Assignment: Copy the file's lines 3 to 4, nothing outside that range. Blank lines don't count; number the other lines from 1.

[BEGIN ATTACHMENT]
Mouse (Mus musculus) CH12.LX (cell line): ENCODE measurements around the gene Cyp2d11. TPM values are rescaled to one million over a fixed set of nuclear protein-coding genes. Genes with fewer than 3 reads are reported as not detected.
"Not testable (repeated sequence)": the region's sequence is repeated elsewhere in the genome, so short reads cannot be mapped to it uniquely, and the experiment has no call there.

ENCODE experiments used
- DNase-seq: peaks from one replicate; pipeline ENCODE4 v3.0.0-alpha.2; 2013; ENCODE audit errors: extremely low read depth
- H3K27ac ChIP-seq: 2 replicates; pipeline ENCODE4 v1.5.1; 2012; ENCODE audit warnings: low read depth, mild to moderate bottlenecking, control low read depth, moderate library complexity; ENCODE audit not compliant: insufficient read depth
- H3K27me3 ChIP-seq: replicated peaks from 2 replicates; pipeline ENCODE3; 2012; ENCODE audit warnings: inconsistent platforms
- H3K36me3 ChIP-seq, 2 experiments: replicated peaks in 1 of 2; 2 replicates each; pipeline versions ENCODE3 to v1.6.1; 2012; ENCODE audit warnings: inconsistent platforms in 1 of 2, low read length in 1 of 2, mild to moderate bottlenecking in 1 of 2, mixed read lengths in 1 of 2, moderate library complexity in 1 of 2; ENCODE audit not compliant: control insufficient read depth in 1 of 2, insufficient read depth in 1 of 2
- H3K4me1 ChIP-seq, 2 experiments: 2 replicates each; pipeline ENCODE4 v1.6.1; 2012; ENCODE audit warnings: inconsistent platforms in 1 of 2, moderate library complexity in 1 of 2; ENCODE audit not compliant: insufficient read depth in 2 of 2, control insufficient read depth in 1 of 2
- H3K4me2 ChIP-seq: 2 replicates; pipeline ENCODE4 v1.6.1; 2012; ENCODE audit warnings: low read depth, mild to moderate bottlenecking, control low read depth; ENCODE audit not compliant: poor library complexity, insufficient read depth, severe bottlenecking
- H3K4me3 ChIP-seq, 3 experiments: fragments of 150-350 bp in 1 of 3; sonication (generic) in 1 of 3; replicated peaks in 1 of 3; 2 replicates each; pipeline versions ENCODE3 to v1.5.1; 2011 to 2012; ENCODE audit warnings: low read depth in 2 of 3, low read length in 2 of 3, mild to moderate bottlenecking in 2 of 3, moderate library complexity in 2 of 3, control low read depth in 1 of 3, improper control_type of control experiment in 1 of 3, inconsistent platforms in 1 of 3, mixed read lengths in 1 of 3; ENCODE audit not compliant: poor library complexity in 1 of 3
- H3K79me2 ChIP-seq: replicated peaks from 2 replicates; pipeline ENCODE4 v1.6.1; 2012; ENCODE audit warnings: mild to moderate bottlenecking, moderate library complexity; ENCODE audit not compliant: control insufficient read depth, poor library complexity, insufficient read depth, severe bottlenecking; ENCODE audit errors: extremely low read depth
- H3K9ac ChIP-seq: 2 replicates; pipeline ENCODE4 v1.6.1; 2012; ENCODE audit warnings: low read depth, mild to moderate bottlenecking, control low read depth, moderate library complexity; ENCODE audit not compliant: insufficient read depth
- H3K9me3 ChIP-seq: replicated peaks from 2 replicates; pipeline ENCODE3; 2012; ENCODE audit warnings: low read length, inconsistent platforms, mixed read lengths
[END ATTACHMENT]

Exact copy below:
ENCODE experiments used
- DNase-seq: peaks from one replicate; pipeline ENCODE4 v3.0.0-alpha.2; 2013; ENCODE audit errors: extremely low read depth